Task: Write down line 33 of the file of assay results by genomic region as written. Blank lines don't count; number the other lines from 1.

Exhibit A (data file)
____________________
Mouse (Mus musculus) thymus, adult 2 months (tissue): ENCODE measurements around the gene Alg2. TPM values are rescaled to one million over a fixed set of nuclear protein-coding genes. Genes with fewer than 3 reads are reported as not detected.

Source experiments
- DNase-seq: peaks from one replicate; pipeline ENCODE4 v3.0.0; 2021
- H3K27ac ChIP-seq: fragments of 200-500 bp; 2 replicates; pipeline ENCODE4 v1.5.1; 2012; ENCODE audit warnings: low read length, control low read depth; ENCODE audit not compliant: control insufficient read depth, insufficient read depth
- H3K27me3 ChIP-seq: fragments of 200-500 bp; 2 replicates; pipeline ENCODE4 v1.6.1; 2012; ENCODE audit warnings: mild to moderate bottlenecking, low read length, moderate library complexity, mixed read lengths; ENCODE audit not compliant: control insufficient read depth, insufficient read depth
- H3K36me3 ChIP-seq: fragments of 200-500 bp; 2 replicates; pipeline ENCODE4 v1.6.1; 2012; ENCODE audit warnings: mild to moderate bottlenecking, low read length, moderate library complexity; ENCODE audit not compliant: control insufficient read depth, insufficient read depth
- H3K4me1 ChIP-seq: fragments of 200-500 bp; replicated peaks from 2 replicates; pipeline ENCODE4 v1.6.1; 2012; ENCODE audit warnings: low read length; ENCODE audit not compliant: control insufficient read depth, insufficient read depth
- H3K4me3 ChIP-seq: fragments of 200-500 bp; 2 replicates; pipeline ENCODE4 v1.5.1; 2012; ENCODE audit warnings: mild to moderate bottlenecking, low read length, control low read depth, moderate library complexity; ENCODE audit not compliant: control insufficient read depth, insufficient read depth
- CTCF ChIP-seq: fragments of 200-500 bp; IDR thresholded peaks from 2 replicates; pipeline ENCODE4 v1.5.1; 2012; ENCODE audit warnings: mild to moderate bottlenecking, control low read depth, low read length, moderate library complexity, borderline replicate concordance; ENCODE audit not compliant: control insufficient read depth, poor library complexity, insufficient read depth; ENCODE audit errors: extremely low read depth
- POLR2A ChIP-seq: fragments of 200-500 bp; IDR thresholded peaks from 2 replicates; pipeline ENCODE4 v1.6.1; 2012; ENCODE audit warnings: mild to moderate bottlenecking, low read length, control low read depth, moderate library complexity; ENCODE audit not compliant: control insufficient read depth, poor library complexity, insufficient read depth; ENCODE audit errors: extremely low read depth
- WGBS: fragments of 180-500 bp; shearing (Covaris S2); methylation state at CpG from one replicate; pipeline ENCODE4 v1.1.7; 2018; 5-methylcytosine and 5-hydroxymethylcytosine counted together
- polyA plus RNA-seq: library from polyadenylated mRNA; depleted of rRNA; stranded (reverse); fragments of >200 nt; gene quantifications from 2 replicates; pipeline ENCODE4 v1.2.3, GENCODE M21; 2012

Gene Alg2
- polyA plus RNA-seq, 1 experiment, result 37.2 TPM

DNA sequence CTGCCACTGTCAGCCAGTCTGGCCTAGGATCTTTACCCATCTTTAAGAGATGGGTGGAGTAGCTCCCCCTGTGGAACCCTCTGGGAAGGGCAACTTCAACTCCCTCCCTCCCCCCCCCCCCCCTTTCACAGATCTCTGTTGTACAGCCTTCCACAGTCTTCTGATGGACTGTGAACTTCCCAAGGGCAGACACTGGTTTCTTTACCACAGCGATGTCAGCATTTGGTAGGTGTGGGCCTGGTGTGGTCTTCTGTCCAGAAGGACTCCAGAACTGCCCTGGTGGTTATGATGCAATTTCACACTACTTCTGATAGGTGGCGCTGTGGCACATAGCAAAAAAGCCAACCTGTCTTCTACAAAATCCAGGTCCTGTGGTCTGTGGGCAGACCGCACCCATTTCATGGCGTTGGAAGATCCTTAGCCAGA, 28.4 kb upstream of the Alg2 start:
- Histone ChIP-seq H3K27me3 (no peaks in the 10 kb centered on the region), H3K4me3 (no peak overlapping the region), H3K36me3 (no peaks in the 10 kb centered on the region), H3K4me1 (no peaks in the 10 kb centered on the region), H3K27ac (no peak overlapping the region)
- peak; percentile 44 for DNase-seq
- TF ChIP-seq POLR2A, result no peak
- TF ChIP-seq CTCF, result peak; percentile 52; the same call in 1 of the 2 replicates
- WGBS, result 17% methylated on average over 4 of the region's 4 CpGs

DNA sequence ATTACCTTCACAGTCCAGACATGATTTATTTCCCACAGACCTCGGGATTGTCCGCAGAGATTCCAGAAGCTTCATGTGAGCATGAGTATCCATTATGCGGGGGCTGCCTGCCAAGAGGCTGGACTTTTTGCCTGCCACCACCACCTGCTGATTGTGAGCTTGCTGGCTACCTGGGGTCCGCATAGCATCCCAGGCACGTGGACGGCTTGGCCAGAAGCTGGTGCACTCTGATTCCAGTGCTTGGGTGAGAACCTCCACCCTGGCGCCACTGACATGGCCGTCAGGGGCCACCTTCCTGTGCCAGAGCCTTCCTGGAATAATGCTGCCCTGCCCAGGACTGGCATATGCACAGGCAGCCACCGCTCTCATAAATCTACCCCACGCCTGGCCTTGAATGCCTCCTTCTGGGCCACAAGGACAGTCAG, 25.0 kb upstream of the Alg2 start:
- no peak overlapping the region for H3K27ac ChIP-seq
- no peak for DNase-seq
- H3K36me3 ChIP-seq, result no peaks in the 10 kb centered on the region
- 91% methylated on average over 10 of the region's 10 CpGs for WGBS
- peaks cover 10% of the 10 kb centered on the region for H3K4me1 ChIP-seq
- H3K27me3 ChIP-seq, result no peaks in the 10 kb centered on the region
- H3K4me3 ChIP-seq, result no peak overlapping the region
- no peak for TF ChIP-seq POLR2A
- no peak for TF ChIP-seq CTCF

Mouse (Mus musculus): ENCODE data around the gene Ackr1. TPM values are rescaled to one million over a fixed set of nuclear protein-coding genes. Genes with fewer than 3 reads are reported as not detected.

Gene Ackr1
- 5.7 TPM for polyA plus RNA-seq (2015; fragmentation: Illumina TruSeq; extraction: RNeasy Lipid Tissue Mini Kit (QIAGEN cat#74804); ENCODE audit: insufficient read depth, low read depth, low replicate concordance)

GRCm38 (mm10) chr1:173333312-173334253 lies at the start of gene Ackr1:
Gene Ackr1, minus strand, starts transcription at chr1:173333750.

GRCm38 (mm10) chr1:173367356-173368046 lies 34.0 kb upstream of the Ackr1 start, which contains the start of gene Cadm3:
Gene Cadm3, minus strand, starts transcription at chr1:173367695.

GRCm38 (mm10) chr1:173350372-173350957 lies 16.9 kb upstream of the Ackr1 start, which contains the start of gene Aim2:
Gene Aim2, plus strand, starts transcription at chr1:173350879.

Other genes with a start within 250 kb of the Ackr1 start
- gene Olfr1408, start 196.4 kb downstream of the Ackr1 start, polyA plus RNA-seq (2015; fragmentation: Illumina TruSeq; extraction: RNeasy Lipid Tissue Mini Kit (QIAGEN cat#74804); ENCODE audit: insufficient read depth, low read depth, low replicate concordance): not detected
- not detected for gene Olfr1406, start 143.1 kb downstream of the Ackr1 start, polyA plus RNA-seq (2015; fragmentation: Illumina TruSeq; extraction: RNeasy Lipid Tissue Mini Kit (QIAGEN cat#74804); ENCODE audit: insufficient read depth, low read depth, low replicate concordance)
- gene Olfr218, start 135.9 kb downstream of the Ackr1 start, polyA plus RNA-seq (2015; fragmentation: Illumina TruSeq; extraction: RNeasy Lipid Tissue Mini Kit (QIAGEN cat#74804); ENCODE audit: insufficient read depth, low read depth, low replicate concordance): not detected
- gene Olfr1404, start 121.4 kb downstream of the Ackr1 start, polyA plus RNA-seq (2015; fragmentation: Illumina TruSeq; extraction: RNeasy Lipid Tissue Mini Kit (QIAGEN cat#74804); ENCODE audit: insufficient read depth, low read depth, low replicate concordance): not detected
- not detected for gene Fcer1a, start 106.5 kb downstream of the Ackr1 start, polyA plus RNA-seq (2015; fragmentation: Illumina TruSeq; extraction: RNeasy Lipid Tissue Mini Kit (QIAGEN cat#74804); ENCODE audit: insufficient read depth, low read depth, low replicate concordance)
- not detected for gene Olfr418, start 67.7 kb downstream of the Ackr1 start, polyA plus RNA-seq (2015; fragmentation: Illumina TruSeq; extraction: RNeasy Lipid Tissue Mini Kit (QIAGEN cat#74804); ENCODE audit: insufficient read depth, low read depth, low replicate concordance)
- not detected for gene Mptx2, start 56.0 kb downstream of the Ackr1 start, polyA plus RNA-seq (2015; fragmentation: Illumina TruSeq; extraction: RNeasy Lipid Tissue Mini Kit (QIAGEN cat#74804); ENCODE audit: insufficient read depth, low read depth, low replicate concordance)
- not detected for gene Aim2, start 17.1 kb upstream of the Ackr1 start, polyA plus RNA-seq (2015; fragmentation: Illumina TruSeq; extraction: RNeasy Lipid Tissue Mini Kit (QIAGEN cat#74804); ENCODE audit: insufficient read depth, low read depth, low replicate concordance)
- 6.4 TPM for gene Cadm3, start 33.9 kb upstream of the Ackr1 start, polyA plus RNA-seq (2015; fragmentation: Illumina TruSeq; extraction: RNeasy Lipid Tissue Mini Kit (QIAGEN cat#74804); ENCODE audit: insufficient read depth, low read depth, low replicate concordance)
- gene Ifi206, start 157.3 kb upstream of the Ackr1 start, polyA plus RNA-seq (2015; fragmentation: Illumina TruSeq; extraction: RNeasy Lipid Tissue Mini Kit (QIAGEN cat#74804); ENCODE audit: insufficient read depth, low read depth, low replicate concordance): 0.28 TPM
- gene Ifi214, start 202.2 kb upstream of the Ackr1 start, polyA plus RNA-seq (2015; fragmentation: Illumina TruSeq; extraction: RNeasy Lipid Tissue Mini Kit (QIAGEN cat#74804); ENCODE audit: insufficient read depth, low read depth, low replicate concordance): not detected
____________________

- 5.7 TPM for polyA plus RNA-seq (2015; fragmentation: Illumina TruSeq; extraction: RNeasy Lipid Tissue Mini Kit (QIAGEN cat#74804); ENCODE audit: insufficient read depth, low read depth, low replicate concordance)